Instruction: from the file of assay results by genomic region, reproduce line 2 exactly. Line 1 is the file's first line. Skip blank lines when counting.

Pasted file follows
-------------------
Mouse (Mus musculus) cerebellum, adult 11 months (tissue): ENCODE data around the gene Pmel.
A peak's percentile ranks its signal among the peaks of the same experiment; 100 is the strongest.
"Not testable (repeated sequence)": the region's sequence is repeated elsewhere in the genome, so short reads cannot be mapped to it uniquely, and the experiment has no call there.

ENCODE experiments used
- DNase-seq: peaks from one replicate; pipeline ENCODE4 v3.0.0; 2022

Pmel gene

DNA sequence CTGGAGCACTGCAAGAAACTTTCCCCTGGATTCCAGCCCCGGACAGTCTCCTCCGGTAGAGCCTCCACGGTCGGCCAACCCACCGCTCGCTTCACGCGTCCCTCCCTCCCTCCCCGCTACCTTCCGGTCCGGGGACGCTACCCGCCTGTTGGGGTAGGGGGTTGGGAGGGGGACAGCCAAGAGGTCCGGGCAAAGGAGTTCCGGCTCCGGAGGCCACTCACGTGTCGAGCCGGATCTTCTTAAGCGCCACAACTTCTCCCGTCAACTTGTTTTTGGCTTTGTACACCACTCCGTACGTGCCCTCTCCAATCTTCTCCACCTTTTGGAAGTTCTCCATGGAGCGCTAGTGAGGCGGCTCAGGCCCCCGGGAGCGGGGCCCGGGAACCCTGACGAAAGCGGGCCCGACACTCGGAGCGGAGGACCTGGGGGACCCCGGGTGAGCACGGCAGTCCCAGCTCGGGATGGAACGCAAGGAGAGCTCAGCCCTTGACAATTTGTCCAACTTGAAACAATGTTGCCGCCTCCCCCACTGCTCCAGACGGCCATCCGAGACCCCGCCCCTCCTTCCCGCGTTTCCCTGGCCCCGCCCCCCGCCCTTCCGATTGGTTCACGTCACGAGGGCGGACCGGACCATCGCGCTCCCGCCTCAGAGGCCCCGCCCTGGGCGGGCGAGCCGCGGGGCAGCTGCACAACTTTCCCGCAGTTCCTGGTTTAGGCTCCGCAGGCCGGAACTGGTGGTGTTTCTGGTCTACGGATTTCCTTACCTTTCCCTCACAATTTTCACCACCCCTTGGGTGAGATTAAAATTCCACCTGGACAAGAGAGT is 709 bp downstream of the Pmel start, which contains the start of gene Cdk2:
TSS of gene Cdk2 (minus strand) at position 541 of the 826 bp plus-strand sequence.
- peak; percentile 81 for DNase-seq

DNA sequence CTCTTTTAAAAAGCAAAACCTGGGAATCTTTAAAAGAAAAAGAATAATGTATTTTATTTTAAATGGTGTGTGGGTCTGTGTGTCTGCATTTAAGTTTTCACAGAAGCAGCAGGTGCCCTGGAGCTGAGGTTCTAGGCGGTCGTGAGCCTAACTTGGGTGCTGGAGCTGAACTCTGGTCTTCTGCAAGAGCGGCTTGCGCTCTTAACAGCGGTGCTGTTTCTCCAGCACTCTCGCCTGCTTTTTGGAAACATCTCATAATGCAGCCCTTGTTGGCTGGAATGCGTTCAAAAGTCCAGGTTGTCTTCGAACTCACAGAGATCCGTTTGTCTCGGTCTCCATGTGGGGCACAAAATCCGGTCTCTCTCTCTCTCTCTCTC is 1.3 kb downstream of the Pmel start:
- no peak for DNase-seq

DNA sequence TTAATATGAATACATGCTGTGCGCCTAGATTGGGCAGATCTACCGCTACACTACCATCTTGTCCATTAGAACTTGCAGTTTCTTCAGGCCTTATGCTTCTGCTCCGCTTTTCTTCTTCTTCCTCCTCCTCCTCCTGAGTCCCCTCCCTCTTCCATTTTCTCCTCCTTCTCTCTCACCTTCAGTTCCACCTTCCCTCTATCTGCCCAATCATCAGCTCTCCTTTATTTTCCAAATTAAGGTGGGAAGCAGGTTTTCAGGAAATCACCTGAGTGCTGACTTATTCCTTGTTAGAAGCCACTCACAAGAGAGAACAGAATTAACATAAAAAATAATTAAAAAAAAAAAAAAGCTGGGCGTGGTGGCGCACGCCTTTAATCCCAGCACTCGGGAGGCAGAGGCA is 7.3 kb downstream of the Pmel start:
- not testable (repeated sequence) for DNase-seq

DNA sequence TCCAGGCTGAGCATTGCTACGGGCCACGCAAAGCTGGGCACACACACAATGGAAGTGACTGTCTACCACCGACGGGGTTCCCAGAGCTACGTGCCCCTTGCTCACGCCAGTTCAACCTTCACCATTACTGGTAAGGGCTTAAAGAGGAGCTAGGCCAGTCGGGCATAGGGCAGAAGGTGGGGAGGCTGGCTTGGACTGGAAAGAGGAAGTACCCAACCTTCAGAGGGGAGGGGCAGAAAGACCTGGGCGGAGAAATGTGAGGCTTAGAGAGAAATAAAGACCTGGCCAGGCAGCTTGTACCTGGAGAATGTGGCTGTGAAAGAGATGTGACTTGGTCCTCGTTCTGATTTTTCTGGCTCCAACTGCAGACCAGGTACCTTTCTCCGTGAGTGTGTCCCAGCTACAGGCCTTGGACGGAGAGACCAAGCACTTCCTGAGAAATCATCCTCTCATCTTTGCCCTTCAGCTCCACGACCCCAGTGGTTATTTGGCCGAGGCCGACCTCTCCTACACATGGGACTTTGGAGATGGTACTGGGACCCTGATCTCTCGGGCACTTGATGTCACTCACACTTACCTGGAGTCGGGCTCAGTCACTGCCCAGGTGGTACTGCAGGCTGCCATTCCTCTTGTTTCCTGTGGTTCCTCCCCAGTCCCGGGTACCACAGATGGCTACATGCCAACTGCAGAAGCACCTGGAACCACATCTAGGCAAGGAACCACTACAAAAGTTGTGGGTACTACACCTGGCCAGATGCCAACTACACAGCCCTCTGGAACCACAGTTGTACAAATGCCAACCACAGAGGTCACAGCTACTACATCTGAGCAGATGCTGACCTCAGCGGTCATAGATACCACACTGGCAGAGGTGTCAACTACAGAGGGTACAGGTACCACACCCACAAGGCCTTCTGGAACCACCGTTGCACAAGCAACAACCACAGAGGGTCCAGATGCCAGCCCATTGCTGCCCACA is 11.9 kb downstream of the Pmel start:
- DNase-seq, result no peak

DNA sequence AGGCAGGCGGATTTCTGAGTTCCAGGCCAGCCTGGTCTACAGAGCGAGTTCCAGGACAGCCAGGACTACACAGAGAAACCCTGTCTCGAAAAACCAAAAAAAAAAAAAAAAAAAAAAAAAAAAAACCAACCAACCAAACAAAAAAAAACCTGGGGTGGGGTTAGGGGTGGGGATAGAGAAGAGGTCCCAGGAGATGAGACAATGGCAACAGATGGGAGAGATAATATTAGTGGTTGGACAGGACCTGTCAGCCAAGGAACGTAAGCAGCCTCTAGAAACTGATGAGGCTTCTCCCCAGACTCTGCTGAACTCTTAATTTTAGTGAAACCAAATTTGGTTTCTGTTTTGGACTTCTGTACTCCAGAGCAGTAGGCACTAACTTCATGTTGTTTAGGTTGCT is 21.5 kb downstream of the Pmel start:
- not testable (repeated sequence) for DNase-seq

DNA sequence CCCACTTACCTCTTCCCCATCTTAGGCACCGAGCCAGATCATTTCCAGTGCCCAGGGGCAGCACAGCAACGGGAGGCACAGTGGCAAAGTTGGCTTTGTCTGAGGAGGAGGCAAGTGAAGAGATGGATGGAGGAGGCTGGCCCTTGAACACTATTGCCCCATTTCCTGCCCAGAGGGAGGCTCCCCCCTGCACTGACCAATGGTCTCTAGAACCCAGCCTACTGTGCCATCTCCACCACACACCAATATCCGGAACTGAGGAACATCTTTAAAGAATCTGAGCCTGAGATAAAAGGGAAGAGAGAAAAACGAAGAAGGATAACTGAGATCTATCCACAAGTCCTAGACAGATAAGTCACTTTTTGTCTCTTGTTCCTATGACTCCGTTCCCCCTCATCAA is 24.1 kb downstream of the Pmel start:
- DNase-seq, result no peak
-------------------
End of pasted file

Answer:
A peak's percentile ranks its signal among the peaks of the same experiment; 100 is the strongest.